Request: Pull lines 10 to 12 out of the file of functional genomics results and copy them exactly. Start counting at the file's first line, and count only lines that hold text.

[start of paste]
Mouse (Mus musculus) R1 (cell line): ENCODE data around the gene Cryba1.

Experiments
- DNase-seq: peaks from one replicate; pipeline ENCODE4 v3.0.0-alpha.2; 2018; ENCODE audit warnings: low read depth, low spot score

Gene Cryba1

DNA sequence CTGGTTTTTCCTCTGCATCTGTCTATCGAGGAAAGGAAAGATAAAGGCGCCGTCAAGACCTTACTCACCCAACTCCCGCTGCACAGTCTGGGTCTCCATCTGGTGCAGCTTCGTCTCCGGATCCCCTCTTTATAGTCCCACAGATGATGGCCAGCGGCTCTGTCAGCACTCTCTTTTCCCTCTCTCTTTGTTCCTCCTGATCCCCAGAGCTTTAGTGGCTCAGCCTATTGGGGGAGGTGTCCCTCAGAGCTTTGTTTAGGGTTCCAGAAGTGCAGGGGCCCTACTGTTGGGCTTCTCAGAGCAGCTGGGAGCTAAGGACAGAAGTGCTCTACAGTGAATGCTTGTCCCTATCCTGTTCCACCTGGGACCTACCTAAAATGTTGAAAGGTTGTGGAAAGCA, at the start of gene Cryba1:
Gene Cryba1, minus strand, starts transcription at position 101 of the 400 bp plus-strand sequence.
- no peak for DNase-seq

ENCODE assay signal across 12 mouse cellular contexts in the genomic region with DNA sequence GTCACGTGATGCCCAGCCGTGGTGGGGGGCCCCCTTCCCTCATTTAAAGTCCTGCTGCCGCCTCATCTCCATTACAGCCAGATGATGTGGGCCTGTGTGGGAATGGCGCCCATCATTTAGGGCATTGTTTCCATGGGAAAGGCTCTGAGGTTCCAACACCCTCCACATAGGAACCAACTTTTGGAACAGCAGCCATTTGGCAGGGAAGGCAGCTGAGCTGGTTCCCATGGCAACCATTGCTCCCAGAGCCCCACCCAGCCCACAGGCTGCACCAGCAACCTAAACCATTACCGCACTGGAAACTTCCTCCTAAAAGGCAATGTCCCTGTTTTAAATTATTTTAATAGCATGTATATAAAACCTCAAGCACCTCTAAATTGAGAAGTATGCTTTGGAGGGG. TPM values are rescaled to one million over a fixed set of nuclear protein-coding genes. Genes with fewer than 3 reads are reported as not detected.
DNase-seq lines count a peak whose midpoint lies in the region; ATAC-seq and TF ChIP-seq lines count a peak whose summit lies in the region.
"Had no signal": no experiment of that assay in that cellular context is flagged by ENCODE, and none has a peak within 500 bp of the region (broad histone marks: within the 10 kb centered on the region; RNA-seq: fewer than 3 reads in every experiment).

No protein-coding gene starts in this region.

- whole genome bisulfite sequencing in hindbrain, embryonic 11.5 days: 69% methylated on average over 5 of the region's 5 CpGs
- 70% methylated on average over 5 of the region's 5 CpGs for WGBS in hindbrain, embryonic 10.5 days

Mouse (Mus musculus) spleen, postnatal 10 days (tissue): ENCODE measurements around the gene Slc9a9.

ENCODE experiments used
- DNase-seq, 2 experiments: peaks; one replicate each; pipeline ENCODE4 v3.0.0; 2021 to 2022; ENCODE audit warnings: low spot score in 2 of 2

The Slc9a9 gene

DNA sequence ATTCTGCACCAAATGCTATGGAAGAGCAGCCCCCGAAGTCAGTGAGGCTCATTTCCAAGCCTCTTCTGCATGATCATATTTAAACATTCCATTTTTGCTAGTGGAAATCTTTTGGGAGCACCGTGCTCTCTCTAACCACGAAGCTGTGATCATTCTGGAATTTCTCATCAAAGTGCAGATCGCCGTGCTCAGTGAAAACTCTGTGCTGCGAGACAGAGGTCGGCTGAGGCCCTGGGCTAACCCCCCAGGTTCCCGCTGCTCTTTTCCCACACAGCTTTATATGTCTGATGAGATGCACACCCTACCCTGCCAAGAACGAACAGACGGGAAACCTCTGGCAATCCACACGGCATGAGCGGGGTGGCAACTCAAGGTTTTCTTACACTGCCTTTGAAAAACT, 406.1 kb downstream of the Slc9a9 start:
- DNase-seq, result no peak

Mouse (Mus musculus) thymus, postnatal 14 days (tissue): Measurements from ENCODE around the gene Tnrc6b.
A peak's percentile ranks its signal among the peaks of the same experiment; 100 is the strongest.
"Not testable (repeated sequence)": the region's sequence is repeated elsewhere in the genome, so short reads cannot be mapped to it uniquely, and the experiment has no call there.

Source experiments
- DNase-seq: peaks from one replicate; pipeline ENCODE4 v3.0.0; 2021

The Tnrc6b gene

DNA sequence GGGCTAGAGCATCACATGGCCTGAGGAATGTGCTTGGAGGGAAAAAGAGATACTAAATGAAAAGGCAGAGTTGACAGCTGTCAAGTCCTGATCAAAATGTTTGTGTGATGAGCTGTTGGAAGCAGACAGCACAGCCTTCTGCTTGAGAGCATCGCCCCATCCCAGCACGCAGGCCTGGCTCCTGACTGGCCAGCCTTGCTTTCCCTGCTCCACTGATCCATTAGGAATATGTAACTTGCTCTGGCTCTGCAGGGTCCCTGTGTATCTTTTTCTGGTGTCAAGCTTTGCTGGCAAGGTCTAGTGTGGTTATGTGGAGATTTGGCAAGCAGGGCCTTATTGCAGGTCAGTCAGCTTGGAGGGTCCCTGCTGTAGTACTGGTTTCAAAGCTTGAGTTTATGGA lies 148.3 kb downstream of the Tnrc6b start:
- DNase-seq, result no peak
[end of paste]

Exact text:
"Had no signal": no experiment of that assay in that cellular context is flagged by ENCODE, and none has a peak within 500 bp of the region (broad histone marks: within the 10 kb centered on the region; RNA-seq: fewer than 3 reads in every experiment).

No protein-coding gene starts in this region.

- whole genome bisulfite sequencing in hindbrain, embryonic 11.5 days: 69% methylated on average over 5 of the region's 5 CpGs